Château de la Béchère
Location: Grand-Auverné, in the Loire-Atlantique departement of France (Pays de la Loire Region).
Built: 16th-17th century.
Ownership / Access: Private property.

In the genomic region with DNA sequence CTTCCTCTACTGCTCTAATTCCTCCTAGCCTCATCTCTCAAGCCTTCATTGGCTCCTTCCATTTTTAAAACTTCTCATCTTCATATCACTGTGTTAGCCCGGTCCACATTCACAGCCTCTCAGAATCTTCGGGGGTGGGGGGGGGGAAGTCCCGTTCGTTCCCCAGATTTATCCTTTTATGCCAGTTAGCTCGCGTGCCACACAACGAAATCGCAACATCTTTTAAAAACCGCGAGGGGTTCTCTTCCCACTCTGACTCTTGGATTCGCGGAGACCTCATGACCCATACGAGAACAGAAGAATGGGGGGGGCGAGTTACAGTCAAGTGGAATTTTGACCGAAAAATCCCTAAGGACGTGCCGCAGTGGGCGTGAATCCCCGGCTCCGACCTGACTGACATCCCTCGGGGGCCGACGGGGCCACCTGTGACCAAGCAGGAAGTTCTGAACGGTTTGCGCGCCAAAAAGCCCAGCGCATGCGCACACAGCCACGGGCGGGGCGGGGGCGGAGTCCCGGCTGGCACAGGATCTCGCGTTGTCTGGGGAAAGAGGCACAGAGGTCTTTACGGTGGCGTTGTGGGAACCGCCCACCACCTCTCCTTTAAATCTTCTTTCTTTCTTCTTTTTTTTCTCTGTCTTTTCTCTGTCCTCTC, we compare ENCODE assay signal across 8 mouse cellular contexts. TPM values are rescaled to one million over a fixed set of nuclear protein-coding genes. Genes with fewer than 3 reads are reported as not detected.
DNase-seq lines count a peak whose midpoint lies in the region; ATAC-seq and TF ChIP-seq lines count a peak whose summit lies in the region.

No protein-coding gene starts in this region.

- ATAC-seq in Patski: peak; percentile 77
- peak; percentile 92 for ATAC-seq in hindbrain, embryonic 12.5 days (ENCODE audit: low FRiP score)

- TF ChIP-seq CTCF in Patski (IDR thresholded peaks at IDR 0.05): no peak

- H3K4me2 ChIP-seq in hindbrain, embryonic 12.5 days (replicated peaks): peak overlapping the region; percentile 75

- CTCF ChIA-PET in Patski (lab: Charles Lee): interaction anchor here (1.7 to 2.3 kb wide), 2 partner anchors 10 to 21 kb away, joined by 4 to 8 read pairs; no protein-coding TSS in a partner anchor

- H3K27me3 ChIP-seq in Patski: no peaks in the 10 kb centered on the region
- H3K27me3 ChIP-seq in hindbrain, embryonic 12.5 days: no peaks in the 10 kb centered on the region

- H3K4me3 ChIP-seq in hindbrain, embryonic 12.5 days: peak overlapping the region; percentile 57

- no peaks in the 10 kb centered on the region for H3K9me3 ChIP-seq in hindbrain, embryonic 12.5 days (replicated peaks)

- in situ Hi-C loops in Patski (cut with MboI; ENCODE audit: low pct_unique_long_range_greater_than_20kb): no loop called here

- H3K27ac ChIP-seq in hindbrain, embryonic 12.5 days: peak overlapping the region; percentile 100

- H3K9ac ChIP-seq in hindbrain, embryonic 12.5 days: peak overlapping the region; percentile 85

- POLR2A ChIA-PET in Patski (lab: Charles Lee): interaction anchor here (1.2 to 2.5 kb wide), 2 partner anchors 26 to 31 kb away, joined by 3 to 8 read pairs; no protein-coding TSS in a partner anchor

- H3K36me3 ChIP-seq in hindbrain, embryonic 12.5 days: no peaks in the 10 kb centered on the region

Notes: The castle of La Béchère, or castle of the Beschère or castle of La Bessière, is an old building located in Deux-Évailles in Mayenne. The chart of the Beschere contains eighteen chapters. This inventory is very valuable for local history. It is preserved in the Departmental Archives of Mayenne, following a gift from Guillaume-François d'Ozouville.The Abbe Angot, describes Béchère thus: "The castle, whose ruins are still curious, consisted of a main body flanked at the corners of the facade of two pavilions. The river of Deux-Évailles filled the ditches on three sides and the entrance was protected by a wall pierced with loopholes. The chapel occupied the top of the portal with a semicircular porch still standing. ". In 1618, according to a declaration by Louis de Beauvau, La Béchère understood "a stronghold, land, fief, seigniory, house, barn, granaries, escuries, estables at bestes, bushes, courts, yards and gardens, The woods of the high forest behind the house, the estang and the fields of Barbalou les Marmotieres, where are the plains with hutches, the Hauts-Vesprés meurgers where there are also glappiers, meurgers, plaites with connins the estang de Moitry, Estang nine reduced in meadows, the farming of the Borderie, part of the wood of Gerenne, the farming of Mérolles ".The Bechere belonged in part to the Duchy of Mayenne and partly to Thuré. He had a right to high, middle and low justice, without it being seen that this right has ever been put into practice. There was no other officer than the tax attorney. The fiefs of La Beschere stretched over almost the whole of the parish of Deux-Evailles and several lands of Gesnes, Commer, Bais and Martigné. This land belonged, from about 1200 to 1350, to the family of Deux-Evailles. In 1350 she was married by Marguerite de la Beschère to Jean Bois-Guémars or Glamard, who died childless, and by a second marriage to Guillaume Bessonneau. The successive owners will be the Deux-Evailles, the Bessonneau and the Beauvau. The castle was undoubtedly ruined during the Hundred Years' War, to which the lord Pierre de Beauvau took part. La Béchère was not a fortress, but a fortified house on a peninsula.
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